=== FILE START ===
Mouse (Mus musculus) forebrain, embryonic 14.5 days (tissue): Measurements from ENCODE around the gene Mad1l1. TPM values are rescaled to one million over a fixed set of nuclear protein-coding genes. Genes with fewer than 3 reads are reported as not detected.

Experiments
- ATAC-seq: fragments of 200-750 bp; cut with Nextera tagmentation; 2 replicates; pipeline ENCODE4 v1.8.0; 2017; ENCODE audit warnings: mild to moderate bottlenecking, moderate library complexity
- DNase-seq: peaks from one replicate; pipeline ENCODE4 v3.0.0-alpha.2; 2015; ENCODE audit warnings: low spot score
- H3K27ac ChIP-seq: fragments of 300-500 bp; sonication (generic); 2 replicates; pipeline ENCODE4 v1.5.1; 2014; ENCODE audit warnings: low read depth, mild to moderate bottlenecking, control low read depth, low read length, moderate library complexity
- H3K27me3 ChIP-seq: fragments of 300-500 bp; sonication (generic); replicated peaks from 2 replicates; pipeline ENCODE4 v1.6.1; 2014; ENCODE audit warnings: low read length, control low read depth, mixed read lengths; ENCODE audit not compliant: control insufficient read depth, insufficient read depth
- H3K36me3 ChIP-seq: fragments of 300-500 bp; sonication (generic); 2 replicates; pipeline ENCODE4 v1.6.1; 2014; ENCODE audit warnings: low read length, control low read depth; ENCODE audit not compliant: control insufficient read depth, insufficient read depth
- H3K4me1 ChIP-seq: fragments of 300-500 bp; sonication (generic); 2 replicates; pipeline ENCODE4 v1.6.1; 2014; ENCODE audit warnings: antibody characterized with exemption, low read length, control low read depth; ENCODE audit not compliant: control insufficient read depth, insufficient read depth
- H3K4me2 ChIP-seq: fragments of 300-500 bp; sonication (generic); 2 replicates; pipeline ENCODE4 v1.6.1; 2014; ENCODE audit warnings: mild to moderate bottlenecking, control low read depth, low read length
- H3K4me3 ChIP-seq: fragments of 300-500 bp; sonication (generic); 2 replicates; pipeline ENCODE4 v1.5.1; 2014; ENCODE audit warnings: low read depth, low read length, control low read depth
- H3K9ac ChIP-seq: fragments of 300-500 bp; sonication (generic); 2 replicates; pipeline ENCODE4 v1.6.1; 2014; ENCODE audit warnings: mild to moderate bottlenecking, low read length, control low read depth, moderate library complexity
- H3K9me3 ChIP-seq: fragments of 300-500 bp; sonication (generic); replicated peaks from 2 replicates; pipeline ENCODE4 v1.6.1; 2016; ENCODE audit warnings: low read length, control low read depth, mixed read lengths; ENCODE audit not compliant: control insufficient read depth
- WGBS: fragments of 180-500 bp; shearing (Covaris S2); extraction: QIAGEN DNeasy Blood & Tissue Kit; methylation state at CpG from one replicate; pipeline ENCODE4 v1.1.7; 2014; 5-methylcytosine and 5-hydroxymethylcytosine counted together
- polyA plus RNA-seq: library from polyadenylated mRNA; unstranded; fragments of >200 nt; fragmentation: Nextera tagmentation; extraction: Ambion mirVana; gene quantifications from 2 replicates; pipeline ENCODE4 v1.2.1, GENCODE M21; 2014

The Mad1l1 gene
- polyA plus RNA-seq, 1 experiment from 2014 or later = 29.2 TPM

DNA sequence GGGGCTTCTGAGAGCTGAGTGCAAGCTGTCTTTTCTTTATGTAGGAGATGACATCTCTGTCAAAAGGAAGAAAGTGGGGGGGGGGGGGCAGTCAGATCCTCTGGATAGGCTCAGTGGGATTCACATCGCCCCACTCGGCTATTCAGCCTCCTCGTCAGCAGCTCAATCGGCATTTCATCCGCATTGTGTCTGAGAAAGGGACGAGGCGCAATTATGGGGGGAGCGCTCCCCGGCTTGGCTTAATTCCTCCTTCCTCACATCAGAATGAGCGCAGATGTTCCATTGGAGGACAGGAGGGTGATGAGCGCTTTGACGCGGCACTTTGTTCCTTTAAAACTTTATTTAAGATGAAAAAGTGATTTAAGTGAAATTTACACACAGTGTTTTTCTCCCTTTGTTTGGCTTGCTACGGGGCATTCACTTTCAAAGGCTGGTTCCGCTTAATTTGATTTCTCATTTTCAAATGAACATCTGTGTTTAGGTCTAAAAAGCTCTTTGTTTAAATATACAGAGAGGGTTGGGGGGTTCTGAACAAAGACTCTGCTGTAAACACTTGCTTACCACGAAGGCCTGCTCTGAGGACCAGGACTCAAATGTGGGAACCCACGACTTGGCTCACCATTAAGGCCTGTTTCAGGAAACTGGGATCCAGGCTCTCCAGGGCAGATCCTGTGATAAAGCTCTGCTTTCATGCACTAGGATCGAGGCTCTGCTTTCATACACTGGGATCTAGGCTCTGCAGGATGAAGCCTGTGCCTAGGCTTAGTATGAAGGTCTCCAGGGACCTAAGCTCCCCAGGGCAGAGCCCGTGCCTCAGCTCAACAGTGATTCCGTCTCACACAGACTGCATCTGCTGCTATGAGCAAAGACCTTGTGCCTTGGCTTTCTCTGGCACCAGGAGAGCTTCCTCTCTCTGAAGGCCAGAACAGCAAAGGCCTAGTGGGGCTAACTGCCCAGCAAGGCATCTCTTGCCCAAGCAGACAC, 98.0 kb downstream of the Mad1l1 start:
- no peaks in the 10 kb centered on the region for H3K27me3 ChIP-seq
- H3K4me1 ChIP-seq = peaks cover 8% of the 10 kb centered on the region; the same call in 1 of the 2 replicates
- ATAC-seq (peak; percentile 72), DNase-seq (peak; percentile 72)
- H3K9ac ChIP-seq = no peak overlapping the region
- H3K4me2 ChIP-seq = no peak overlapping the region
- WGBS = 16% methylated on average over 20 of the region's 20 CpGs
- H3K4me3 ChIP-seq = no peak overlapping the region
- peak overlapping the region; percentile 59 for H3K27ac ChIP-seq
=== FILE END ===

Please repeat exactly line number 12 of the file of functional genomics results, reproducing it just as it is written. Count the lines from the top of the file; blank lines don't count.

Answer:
- H3K9me3 ChIP-seq: fragments of 300-500 bp; sonication (generic); replicated peaks from 2 replicates; pipeline ENCODE4 v1.6.1; 2016; ENCODE audit warnings: low read length, control low read depth, mixed read lengths; ENCODE audit not compliant: control insufficient read depth